At the end of October, the University of Connecticut’s Community Health Leaders (UCHL) program opened up its annual application to pre-health students seeking clinical volunteering experience. The application can be found on the UCHL website and will remain open until Wednesday, Nov. 24.
Undergraduate students who are currently in their sophomore year or higher and have a GPA of at least 3.0 are encouraged to apply. Students from colleges and universities outside of UConn are welcome to apply as well, according to the UCHL website.
The UCHL program was created as an opportunity to teach student volunteers about social determinants of health and allow them to screen patients at various UConn Health locations, according to co-founder Jacquie Steele, a fourth-year medical student at the UConn School of Medicine.
“We decided that we wanted to create a program that addressed social determinants of health, which are the things that happen in someone’s life that affect their health — so things like access to transportation, your race, socioeconomic status, access to a telephone [and] being able to afford insurance,” Steele said in a phone interview.
The clinical volunteering aspect of the program opened in January 2020, with 20 student volunteers screening patients in the waiting room of UConn Health’s West Hartford clinic, according to Steele. In March of 2020, in-person volunteering was replaced with virtual sessions due to the COVID-19 pandemic. The in-person mode of instruction was brought back in the summer of 2021.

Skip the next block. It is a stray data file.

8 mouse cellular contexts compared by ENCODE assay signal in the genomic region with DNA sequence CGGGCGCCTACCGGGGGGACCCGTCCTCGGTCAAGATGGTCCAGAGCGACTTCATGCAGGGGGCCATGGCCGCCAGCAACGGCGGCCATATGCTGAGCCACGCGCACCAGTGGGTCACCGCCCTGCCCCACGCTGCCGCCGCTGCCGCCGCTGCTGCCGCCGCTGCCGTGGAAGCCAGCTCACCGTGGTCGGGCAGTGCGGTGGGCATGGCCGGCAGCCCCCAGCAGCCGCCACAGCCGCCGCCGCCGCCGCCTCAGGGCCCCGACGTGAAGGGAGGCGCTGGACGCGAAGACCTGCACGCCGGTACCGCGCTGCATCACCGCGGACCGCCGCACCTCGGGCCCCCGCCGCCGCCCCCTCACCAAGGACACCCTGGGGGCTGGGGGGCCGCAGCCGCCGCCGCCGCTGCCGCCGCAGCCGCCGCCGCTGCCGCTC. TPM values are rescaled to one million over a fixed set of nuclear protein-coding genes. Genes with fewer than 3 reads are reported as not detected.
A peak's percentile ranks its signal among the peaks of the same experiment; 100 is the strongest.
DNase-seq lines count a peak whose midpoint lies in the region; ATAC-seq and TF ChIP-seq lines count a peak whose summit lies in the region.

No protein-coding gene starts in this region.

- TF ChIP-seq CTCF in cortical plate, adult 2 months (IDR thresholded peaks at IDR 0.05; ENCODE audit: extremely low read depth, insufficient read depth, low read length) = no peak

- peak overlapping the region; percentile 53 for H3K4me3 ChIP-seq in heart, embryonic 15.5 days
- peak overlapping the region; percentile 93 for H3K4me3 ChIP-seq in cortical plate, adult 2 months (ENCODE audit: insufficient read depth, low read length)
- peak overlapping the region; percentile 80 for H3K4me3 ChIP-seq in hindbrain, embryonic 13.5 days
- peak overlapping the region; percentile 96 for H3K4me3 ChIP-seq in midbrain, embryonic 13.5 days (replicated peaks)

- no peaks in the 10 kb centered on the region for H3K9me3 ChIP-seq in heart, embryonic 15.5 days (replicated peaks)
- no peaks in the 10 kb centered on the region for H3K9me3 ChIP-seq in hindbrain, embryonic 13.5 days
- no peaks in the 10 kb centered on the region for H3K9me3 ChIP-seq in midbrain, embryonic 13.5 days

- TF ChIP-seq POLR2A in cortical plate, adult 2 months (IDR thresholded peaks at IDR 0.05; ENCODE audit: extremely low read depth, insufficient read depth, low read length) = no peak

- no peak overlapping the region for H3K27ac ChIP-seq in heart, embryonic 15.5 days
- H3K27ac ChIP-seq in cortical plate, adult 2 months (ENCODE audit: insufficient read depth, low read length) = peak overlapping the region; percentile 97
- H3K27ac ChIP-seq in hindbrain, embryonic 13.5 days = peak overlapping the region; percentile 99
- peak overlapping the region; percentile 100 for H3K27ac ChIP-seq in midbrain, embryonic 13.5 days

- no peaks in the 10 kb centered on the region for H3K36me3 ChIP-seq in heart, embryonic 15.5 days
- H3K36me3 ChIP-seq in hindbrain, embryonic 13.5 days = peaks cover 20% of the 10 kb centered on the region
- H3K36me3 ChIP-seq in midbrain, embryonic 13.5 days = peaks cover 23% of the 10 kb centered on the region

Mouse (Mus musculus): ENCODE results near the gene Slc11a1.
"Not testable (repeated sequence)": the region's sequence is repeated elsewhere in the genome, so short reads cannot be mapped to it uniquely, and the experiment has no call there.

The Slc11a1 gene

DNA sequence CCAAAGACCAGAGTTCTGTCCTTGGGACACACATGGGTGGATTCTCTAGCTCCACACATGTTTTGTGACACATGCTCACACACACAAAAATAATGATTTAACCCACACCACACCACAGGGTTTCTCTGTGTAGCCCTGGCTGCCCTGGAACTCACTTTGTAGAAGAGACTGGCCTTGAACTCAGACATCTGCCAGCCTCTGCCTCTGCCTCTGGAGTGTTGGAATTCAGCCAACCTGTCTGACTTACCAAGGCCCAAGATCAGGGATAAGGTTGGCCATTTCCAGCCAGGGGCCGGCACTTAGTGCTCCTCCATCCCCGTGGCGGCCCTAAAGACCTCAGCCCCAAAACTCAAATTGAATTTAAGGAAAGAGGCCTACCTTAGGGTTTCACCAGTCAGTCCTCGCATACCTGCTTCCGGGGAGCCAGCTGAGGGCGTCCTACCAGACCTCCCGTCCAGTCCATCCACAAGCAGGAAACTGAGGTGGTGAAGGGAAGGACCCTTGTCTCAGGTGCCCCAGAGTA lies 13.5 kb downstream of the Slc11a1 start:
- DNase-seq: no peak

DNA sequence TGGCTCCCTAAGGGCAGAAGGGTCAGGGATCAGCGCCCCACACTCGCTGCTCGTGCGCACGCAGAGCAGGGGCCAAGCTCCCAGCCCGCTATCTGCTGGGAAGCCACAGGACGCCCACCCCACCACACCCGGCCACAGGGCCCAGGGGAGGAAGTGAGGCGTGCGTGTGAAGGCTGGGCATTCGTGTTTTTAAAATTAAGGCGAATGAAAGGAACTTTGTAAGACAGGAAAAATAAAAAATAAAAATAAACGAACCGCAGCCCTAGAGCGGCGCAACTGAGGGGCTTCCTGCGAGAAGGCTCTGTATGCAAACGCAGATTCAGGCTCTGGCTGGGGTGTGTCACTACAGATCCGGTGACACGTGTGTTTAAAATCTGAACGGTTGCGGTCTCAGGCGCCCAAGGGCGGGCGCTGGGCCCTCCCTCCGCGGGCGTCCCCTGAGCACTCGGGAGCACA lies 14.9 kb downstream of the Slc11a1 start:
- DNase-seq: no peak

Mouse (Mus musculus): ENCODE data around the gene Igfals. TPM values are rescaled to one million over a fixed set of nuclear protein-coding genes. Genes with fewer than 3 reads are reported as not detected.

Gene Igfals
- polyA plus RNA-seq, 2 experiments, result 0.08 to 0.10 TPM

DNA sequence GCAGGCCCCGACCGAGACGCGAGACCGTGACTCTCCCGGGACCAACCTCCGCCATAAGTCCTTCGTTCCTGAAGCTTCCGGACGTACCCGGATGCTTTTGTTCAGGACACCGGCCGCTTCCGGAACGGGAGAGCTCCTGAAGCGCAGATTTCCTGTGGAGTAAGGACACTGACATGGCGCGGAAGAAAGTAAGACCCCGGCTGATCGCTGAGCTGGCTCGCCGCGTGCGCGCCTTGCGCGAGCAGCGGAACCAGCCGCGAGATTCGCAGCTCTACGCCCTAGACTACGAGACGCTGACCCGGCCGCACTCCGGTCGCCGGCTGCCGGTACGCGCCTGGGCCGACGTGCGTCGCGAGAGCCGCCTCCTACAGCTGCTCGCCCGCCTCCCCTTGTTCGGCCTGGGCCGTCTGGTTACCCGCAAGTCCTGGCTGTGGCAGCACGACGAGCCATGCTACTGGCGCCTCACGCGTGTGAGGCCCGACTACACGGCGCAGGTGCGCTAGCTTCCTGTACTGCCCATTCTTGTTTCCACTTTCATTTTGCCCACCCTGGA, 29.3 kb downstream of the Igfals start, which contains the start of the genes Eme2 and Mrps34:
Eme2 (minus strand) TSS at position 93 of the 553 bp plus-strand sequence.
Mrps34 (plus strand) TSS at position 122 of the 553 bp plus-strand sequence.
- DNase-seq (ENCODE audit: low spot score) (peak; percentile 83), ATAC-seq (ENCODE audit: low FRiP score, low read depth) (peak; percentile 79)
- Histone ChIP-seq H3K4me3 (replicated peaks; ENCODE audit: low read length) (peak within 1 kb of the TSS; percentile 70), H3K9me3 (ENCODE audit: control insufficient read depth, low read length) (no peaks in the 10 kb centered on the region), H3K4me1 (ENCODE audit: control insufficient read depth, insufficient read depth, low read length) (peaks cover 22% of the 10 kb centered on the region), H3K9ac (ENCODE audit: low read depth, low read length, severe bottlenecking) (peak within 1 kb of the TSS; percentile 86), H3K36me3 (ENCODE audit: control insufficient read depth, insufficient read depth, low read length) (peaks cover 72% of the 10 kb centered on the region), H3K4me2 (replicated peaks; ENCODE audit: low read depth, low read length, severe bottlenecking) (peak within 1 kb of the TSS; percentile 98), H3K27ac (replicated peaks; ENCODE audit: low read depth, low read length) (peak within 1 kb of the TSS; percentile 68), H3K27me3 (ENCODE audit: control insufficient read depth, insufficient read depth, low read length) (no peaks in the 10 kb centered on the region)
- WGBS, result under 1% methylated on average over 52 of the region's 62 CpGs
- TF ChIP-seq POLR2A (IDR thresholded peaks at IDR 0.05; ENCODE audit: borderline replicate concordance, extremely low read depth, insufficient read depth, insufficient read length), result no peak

Steele emphasized that UCHL is looking for students in the pre-health track, which includes a variety of pre-professional health programs such as medicine, social work and dentistry.
The application consists of two essay questions, with the first asking students to describe a healthcare topic important to them, and the second asking why they want to join UCHL. Students also need to submit a resume and fill out paperwork. The paperwork consists of a participation agreement, liability release form, self-guided orientation acknowledgement, confidentiality acknowledgement, training attestation and safety checklist.
“Basically, in the application we’re looking for a handful of things, one of which is just passion or readiness to learn,” Steele said. “We’re looking for people who are interested in helping the Connecticut community or the community as a whole, and people interested in learning more about health equity.”
According to Steele, clinical experience is more active than job shadowing because students can interact with patients directly rather than just listening and watching a physician.
“You have to have some sort of clinical experience depending on what health field you’re going into,” Steele said. “It also really helps students decide if this is something that they want to do… It’s the best way to learn early on if it’s something that really suits them and fills their cup.”
When asked for tips or suggestions to prospective applicants, Steele stressed the importance of filling out the required paperwork correctly.
“Our biggest thing is assuming people [who] apply filling the paperwork [out] correctly,” Steele said. “Because if it’s wrong, it’s just our easiest way to screen people out when we get so many applicants.”
More information about UCHL and the application can be found on the UCHL website